Kinoshita, Michiko Tokushima University Tokushima University Educator and Researcher Directory
Ishikawa, Yuki Tokushima University Tokushima University Educator and Researcher Directory
Sekiguchi, Ryo Tokushima University
Matsuda, Miyuki Tokushima University
Fraction of inspired oxygen
Purpose: We investigated the impact of surgical masks (SM) during oxygen therapy using oxygen masks in volunteer- and simulation-based studies.
Methods: Fifteen volunteers wore the Hudson RCI® or Open-Face Mask® with/without an SM. The fraction of inspired oxygen concentration (FIO2), end-tidal CO2 (EtCO2), partial pressure of inspired CO2 (PICO2), and respiratory rate (RR) were measured. The oxygen flow rate increased from 0 to 10 L/min. In the simulation-based study, FIO2 was measured using a simulator that reproduced spontaneous breathing. RR was 12 or 24 bpm, and the tidal volume (Tv) was 300, 500, or 700 mL. The effect of oxygen mask fitting conditions were also examined. The primary outcome measure was FIO2 at 6 L/min.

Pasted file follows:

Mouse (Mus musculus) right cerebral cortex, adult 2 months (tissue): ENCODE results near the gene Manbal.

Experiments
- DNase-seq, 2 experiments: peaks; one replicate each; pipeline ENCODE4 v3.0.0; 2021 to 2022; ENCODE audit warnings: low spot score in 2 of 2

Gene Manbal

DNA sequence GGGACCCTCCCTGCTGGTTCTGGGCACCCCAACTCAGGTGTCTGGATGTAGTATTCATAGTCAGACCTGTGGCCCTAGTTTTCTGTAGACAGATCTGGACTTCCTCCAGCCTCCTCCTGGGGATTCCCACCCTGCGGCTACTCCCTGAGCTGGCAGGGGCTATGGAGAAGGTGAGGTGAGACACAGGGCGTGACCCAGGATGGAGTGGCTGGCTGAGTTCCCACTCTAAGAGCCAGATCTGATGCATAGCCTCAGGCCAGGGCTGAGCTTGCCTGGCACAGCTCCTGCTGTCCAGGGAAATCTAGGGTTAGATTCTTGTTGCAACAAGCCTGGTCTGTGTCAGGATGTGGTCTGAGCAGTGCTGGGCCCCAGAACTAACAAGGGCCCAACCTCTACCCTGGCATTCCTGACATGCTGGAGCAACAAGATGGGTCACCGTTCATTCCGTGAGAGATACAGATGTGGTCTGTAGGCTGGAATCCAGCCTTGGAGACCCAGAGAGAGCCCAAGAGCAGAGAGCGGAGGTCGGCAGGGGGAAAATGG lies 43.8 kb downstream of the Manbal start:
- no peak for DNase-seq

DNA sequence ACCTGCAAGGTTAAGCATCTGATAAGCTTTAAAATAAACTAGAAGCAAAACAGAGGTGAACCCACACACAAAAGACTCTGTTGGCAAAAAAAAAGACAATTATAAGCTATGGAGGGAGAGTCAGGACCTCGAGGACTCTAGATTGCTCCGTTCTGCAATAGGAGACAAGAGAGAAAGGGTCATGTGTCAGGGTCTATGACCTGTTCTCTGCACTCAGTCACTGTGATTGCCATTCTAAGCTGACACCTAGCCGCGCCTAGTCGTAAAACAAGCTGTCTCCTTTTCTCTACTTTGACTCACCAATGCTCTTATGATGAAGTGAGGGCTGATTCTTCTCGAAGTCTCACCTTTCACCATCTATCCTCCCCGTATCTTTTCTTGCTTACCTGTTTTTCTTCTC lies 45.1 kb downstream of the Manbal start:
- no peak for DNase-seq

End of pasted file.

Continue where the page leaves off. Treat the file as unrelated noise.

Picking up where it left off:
Results: In the volunteer-based study, FIO2 was reduced when the SM was used with the Hudson RCI® or Open-Face Mask®. The FIO2 drop was larger with the Open-Face Mask® than with the Hudson RCI®. The RR, EtCO2, and PICO2 significantly changed with the SM, but the differences were not clinically meaningful. In the simulation-based study, the SM with the Hudson RCI® did not reduce FIO2, but the SM with the Open-Face Mask® significantly decreased FIO2 under several conditions. However, the SM with the Hudson Mask® reduced FIO2 when the fit of the mask was inadequate. With the Open-Face Mask®, lower RR and Tv resulted in larger differences in FIO2.
Conclusions: The SM decreased FIO2 during oxygen therapy with oxygen masks. The impact of SM depended on the type of the oxygen mask, mask fitting, and respiratory condition.
Journal of Anesthesia
Japanese Society of Anesthesiologists|Springer Nature
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